October 31, 2017

# Incentives

Why does everyone spend resources doing the calculation when they know that someone else will calculate and announce it to them? Why not sit idle and wait for the announcement?

Great question. This is where the incentives come in the picture. Everyone who is the part of the Blockchain is eligible for rewards. The first one to calculate the sealing number gets rewarded with free money for his efforts (i.e. expended CPU power and electricity).

Simply imagine, if #5 calculates the sealing number of a page, he gets rewarded with some free money, say $1, that gets minted out of thin air. In other words, the account balance of #5 gets incremented with$1 without decreasing anyone else’s account balance.

That’s how Bitcoin came into existence. It was the first currency to be transacted on a Blockchain (i.e. distributed registers). And in return for keeping the efforts going on in the network, people were awarded Bitcoins.

When enough people possess Bitcoins, they grow in value, making other people want Bitcoins; making Bitcoins grow in value even further; making even more people wanting Bitcoins; making them grow in value even further; and so on.

The rewards make everyone keep working in the network.

And once everyone tucks away the page in their folders, they bring out a new blank page and repeat the whole process all over again — doing it forever.

[Jargon Box] Think of a single page as a Block of transactions and the folder as the Chain of pages (Blocks), therefore, turning it into a Blockchain.

There is one final piece to blockchains.

Imagine there are five pages in the folder already — all sealed with a sealing number. What if I go back to the second page and modify a transaction to favor myself? The sealing number will let anyone detect the inconsistency in the transactions, right? What if I go ahead and calculate a new sealing number too for the modified transactions and label the page with that instead?

To prevent this problem of someone going back and modifying a page (Block) as well as the sealing number, there’s a little twist to how a sealing number is calculated.

# Protecting modifications to the sealing numbers

Remember that there were two boxes — one containing the number 20893 and another empty for you to calculate? In reality, to calculate the sealing number in a Blockchain, instead of two boxes, there are three — two pre-filled and one to be calculated.

And when the contents of all those three boxes are added and fed to the machine, the answer that comes out from the right side must satisfy the required conditions.

We already know that one box contains the list of transactions and one box will contain the sealing number. The third box contains the output of the magic machine for the previous page.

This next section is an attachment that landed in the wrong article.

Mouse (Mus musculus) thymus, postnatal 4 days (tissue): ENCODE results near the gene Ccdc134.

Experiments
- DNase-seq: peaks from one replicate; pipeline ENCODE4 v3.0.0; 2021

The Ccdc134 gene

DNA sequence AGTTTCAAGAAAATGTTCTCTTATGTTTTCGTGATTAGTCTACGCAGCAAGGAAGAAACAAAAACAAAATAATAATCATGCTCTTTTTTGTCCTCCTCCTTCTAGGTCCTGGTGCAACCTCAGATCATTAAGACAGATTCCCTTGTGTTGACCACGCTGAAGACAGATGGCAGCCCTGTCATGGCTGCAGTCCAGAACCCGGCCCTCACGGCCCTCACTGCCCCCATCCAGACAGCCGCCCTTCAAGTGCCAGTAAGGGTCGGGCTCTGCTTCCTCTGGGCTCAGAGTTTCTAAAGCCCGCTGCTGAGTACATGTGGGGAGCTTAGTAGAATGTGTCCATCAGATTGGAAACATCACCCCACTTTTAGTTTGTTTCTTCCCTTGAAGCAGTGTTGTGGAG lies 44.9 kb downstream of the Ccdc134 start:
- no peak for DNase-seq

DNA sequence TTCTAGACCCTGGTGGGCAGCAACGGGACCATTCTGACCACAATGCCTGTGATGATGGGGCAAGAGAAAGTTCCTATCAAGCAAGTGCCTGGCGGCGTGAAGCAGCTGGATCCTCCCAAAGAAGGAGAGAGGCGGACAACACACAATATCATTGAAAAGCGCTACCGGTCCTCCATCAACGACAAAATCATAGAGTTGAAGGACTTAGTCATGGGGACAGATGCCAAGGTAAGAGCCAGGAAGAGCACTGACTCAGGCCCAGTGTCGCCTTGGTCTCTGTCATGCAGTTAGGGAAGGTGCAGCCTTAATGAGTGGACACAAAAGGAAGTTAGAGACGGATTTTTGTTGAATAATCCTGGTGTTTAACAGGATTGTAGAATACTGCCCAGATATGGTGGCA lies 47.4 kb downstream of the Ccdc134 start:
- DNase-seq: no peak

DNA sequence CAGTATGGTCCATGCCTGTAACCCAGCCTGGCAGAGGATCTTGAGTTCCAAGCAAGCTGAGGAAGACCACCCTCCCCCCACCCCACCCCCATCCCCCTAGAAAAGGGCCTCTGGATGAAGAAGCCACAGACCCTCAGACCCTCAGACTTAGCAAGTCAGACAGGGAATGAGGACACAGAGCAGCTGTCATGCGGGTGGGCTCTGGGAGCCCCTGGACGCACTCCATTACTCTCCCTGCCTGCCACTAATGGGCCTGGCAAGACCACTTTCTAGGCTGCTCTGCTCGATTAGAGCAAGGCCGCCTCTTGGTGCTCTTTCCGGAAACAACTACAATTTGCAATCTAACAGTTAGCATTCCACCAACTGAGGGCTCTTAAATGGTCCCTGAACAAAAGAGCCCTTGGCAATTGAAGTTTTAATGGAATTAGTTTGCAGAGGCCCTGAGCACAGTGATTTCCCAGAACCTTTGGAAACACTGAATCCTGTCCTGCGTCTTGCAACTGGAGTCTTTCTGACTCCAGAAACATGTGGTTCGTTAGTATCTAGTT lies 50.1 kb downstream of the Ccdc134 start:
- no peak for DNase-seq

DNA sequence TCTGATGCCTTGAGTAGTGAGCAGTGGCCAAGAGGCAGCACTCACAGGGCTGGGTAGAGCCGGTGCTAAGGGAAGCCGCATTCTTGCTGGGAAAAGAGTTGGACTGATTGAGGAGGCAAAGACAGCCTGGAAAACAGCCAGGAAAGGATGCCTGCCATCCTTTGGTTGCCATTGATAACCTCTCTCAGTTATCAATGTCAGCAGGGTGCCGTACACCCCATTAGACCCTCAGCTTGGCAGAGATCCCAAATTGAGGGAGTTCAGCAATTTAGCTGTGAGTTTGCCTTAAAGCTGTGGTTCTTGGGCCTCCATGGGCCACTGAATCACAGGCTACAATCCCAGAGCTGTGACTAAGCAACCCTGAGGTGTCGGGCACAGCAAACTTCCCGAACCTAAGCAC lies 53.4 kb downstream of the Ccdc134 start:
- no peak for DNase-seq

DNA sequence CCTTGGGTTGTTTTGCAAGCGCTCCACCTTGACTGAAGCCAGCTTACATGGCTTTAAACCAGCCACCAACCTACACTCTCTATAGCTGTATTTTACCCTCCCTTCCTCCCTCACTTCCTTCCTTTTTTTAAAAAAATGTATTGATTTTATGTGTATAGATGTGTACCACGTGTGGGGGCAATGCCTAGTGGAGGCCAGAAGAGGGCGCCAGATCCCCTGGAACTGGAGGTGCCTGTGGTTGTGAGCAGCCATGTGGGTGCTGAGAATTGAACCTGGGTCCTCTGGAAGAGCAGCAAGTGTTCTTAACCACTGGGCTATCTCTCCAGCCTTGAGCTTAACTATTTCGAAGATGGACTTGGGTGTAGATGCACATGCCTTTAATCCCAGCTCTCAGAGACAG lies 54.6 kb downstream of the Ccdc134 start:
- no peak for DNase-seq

With this neat little trick, we have made sure that every page depends on its previous page. Therefore, if someone has to modify a historical page, he would also have to change the contents and the sealing number of all the pages after that, to keep the chain consistent.

If one individual, out of the ten we imagined in the beginning, tries to cheat and modify the contents of the Blockchain (the folder containing the pages with the list of transactions), he would have to adjust several pages and also calculate the new sealing numbers for all those pages. We know how difficult it is to calculate the sealing numbers. Therefore, one dishonest guy in the network cannot beat the nine honest guys.

What will happen is, from the page the dishonest guy tries to cheat, he would be creating another chain in the network, but that chain would never be able to catch up with the honest chain — simply because one guy’s efforts and speed cannot beat cumulative efforts and speed of nine. Hence, guaranteeing that the longest chain in a network is the honest chain.

Longest chain is the honest chain (red one in the above image).

The double spending problem results when a user can spend some money more than once, but as we saw above, it is computationally infeasible to modify a previous transaction. This irreversible property of the blockchain solves the double spending problem.

# What if, instead of one, six guys turn dishonest?

In that case, the protocol will fall flat on its face. And it is known as 51% Attack. If the majority of the individuals in the network decides to turn dishonest and cheat the rest of the network, the protocol will fail its purpose.

And that’s the only reason why Blockchains might collapse if they ever will. Even though it is unlikely to happen, it is still important to acknowledge the vulnerable points of the system. It is built on the assumption that the majority of a crowd is always honest.